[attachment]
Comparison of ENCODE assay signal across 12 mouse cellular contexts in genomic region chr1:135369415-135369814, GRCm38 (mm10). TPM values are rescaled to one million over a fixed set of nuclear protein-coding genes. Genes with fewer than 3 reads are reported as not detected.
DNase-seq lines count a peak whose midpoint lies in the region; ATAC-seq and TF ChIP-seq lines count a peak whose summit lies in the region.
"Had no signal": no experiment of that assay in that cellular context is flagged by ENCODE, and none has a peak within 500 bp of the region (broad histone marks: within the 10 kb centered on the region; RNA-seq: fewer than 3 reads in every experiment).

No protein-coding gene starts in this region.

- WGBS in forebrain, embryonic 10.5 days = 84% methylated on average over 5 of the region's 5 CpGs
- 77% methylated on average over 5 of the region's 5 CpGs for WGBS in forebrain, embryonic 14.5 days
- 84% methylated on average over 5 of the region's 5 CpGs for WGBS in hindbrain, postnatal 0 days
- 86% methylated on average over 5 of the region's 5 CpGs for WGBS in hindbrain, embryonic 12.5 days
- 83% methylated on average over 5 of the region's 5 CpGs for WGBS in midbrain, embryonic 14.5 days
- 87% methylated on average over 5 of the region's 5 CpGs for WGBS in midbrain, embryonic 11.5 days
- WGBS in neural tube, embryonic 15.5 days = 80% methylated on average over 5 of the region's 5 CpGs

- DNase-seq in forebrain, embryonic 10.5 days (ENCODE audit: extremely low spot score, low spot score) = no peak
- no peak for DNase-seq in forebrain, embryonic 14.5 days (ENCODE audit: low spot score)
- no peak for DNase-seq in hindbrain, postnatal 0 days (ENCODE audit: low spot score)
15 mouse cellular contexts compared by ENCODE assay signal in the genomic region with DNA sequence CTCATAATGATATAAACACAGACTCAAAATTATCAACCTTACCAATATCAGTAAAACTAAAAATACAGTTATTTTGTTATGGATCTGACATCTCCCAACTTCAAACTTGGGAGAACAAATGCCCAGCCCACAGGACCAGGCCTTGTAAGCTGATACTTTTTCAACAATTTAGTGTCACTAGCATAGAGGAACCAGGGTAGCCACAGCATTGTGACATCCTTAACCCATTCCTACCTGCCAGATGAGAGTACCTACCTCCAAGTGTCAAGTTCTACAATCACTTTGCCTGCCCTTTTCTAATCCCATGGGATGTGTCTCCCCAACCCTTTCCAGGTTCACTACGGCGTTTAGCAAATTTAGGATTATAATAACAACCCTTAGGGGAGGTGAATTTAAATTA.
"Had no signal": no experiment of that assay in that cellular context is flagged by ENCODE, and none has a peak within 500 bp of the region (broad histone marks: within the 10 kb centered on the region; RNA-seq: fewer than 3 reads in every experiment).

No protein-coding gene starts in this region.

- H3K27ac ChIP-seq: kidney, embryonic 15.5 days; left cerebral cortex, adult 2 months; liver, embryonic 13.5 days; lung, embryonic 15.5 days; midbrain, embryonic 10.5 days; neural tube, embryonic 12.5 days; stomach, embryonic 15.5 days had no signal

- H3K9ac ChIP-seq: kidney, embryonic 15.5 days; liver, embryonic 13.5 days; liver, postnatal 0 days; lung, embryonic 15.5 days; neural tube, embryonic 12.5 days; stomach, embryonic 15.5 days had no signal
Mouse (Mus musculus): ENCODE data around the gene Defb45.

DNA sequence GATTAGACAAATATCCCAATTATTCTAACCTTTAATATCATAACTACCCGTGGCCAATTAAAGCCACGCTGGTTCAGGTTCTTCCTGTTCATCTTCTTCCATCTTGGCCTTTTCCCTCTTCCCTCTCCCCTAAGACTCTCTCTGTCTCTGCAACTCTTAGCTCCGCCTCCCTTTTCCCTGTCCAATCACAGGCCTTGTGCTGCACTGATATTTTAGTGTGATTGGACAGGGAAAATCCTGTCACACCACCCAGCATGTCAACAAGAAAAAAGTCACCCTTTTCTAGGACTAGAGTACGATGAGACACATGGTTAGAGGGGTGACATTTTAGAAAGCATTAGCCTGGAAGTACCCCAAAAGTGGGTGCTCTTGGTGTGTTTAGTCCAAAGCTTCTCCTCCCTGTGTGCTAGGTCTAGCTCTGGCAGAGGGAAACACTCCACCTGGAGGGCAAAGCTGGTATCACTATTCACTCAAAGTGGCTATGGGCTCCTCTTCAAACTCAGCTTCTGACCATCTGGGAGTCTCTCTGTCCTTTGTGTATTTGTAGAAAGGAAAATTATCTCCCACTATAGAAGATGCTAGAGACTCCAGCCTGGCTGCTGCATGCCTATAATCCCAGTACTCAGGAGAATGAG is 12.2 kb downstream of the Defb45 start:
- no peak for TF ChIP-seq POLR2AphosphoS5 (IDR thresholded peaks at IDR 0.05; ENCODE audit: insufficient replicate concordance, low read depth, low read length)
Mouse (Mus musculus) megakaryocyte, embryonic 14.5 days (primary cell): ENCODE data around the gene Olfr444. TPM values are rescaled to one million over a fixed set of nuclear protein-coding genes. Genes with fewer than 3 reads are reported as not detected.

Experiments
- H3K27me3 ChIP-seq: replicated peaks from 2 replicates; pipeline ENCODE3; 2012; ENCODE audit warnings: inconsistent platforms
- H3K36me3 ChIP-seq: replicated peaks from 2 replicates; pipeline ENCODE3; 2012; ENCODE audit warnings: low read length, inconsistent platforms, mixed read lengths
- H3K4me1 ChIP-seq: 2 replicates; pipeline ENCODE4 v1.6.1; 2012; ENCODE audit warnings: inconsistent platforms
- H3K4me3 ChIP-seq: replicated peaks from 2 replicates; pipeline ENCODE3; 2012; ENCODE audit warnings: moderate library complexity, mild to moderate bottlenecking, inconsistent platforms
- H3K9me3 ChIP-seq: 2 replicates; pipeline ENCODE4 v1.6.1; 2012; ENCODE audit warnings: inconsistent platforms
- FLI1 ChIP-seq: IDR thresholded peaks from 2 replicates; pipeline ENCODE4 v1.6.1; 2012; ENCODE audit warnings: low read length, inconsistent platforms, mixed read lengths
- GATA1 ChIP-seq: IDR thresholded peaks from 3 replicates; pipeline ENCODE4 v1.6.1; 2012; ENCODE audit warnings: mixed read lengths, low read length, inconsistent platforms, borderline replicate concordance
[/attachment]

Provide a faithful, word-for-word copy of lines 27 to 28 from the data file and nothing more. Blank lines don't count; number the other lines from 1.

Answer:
- H3K4me1 ChIP-seq: 2 replicates; pipeline ENCODE4 v1.6.1; 2012; ENCODE audit warnings: inconsistent platforms
- H3K4me3 ChIP-seq: replicated peaks from 2 replicates; pipeline ENCODE3; 2012; ENCODE audit warnings: moderate library complexity, mild to moderate bottlenecking, inconsistent platforms